2. Hades. Riordan’s Hades is a lot better than most modern interpretations – at least he’s not 100% evil. I was able to set my own ideas aside for the most part (Hades is one of my favourite gods but I know not everyone has the same interpretation). However, it really bothered me that they talked about World War II as a conflict between the gods, and Hitler as a child of Hades. It’s even mentioned that they share the same ‘evil’ features. Hades’ connection to evil is completely modern, connected to how Western people currently think about death. My love for Hades is only a part of why this bothered me though. Saying World War II was a conflict between the gods kind of feels like a dismissal. The atrocious acts that happened during that war were done by humans, not gods or demigods or monsters, and as terrible as that is, it’s true and should not be downplayed. (As the grandchild of a holocaust survivor this subject is also close to my heart.)
There’s another minor thing about Hades, now that I’m talking about him anyway. Somewhere in Heroes of Olympus it’s said that Hades became god of wealth only in Roman times. This is simply untrue. Hades has always been the god of wealth and plenty. On Greek vase paintings he is usually shown with a horn of plenty. In fact his Roman name Pluto comes from the Greek Ploutos, which is one of the eufemisms the Greeks used to call Hades, meaning ‘the wealthy one’. (Lastly I also doubt Hades would get a lot of demigod children as he’s pretty much the only god who’s faithful to his wife, but I let that one slide. A lot can happen in a couple of thousand years I guess.)
3. The fact that Athena gets children. There’s a myth in which Athena is associated with a child (it’s kind of weird and features Hephaestus’ sperm on a beach, I might tell it to you some day), and she was so embarrassed she put the baby in a basket, gave it to some princesses and told them not to look. One of them did, of course, and was punished (a myth featuring the goddess of Envy, Hermes, and being turned into a rock, I might tell that one to you some day too). So even if the getting of children doesn’t require sex, it seems unlikely that she would want it. Still, I love Annabeth, so it wasn’t hard to ignore this.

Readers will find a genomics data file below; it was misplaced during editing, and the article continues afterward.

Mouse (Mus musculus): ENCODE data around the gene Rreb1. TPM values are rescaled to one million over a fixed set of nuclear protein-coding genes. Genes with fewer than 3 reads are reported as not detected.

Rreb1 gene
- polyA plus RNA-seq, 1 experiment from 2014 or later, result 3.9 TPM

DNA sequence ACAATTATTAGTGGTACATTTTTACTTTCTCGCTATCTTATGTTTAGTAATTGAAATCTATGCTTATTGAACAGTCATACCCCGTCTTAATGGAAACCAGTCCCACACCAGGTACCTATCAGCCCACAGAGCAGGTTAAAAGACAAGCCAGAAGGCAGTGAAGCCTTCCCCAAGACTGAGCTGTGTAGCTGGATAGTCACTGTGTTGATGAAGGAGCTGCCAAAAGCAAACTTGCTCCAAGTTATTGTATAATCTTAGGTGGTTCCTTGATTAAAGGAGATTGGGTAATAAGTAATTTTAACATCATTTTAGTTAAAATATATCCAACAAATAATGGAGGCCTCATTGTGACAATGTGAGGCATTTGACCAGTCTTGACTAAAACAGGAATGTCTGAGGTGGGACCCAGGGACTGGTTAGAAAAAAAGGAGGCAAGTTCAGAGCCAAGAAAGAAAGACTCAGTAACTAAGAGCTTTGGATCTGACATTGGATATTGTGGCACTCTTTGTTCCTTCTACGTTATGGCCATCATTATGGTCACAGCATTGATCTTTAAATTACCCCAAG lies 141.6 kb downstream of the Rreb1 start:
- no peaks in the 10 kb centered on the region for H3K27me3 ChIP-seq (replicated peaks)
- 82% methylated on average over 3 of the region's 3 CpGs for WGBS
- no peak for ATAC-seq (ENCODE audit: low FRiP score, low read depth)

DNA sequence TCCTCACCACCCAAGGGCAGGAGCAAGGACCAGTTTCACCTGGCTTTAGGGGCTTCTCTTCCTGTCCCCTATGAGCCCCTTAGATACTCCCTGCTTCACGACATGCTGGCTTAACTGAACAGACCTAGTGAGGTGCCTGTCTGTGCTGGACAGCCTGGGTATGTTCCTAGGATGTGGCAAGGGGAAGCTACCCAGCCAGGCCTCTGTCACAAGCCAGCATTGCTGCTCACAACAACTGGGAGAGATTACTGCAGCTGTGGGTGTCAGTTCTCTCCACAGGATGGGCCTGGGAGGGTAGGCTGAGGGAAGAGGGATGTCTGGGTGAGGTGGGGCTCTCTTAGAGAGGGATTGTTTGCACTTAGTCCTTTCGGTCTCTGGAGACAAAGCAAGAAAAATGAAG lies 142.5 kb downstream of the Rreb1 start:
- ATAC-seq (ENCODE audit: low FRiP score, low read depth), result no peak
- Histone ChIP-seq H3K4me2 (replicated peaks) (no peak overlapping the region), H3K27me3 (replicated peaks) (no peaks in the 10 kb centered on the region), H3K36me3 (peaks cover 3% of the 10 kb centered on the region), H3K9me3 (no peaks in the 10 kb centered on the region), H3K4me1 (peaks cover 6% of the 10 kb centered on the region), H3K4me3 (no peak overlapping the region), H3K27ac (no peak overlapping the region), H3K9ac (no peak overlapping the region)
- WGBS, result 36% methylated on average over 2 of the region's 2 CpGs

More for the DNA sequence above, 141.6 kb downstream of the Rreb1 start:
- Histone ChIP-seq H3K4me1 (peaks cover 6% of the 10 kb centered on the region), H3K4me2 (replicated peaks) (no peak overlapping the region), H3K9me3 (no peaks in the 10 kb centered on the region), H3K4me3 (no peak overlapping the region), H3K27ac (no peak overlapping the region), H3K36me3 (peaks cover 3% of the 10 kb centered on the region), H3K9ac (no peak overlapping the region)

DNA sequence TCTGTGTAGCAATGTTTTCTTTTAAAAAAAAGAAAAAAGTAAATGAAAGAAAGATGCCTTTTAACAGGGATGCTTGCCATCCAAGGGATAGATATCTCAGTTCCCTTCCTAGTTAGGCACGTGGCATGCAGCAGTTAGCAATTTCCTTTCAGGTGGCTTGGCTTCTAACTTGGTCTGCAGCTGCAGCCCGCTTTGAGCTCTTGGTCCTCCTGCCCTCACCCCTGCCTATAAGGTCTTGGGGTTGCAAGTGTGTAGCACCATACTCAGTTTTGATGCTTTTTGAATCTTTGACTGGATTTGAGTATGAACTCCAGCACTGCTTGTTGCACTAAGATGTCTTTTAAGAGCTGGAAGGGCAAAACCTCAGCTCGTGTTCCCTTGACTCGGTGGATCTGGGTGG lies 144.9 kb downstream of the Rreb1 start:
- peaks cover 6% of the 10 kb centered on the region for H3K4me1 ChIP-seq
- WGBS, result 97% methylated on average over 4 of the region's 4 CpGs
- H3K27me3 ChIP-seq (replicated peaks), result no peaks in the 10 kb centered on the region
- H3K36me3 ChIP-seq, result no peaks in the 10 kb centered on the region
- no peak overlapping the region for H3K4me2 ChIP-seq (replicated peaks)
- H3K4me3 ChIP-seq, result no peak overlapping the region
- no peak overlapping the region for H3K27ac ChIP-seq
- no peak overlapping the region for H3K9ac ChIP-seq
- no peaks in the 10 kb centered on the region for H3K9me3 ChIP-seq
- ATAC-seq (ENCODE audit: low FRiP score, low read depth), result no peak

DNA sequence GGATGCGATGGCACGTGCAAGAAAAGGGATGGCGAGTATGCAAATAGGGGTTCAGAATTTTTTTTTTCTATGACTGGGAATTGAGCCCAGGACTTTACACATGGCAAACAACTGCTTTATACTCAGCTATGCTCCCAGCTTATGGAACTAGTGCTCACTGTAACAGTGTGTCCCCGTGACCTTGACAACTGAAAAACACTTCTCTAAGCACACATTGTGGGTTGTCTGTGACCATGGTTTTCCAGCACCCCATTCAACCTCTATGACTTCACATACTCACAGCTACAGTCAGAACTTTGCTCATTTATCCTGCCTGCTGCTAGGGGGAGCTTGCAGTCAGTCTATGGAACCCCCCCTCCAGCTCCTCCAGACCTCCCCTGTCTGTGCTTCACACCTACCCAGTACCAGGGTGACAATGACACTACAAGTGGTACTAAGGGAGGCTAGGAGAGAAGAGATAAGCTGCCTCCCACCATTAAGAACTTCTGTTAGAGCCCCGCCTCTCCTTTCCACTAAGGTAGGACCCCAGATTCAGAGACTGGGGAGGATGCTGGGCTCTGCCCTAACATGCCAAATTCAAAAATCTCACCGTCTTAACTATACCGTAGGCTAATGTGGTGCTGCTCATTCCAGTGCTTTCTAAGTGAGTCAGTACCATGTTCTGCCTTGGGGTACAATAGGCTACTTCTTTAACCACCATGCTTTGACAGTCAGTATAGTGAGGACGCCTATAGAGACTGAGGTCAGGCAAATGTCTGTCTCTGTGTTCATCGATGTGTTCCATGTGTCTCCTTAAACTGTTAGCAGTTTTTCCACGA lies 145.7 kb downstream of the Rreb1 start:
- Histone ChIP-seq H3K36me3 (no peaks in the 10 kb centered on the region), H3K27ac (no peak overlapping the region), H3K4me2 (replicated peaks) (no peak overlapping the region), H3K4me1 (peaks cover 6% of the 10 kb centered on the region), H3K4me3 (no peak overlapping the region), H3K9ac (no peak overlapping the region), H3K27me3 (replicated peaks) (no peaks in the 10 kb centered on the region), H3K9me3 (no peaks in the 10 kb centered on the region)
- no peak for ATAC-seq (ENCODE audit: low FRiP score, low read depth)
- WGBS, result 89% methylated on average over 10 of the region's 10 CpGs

4. This is a very minor one, but I felt like I should mention it. At one point Nico (SPOILERS for Heroes of Olympus!!!) is thinking about a myth, which I know as the myth of the ’round people’. It is told in Plato’s Symposium. According to this myth, humans used to have four arms, four legs, two heads and (Rick Riordan left this one out) two sets of genitals. They were also completely round. They moved by rolling very fast. So fast that they would be able to roll up to Mount Olympus and attack the gods – so Zeus decided they were too dangerous and cut them all in two. Ever since then people are looking for their lost half – explaining love or desire, Eros. Nico is depressed because of this myth – he argues these people were all part man and part woman and as he’s gay he feels left out. But that’s not true! In fact, most of the round people were either completely male or completely female, and a few were ‘androgynous’, half man and half woman, meaning that most of the halves would be looking for a half of the same gender. So yes, according to Plato (or whoever tells the story in his text), most people are gay.
5. I’ll end with a more general point that mostly made me laugh a little. Rick Riordan has a tendency to skim over the more gruesome or sex-related parts of Greek mythology. Like the way Medusa was supposed to have been Poseidon’s girlfriend that Athena caught kissing in her temple (instead of, you know, Poseidon raping her). I mean, I get it, it’s a children’s series… but I felt like it was a little too child-proof sometimes. I guess that’s an American thing.